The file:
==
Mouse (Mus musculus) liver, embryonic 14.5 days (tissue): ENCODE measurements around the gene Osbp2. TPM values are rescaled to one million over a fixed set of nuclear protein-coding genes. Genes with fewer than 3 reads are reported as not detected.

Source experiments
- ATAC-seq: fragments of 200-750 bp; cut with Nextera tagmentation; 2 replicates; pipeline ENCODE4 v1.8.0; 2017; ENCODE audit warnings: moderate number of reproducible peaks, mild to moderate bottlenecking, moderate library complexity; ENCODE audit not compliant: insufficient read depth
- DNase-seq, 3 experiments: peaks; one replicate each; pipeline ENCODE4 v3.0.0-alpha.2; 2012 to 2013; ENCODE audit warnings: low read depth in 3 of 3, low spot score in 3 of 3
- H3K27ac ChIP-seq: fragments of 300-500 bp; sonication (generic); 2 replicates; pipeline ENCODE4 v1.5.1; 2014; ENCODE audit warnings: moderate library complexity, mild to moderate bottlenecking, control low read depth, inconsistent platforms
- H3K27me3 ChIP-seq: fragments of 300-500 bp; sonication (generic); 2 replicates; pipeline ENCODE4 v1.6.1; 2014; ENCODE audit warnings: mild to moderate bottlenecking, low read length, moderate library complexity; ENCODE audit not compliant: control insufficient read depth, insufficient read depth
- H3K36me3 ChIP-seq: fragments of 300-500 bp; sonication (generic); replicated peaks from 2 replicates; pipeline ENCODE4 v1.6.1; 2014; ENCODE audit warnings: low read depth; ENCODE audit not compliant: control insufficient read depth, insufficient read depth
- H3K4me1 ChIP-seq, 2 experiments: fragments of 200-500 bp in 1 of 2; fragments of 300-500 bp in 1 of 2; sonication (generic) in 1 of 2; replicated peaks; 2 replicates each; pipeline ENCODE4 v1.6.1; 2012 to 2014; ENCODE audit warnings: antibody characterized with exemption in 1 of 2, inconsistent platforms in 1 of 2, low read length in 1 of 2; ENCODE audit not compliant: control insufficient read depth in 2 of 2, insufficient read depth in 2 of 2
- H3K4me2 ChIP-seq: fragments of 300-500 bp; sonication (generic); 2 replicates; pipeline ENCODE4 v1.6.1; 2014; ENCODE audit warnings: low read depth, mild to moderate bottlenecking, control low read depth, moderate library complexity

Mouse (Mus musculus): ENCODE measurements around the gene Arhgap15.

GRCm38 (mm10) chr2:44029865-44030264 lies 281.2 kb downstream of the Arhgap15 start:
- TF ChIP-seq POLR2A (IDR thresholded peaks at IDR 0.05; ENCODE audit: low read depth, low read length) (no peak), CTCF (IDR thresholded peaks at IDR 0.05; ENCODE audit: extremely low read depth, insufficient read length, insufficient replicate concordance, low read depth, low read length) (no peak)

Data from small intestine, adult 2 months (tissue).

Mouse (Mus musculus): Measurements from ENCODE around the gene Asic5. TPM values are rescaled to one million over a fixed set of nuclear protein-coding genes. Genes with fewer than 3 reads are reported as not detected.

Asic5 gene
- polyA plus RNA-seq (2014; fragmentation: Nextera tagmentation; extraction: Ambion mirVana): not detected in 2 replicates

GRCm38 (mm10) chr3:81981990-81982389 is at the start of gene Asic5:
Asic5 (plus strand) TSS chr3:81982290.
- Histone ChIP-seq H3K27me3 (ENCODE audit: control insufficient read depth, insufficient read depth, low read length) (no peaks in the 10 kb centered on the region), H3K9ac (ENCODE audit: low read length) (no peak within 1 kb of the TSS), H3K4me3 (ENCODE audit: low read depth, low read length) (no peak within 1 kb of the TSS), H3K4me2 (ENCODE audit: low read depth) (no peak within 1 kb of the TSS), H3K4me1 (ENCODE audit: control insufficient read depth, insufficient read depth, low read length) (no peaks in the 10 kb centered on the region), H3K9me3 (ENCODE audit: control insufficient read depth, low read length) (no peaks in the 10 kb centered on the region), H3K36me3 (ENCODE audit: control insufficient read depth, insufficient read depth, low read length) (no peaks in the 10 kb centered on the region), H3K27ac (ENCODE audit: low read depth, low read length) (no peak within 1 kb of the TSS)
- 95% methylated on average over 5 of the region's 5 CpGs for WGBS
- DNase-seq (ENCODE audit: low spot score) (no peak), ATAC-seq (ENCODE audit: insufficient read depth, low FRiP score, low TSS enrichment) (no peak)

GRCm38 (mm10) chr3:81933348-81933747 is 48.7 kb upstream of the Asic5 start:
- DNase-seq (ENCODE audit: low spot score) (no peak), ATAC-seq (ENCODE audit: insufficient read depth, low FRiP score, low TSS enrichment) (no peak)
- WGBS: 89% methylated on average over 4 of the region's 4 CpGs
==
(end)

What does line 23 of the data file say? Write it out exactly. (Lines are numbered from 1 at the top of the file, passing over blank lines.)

- DNase-seq (ENCODE audit: low spot score) (no peak), ATAC-seq (ENCODE audit: insufficient read depth, low FRiP score, low TSS enrichment) (no peak)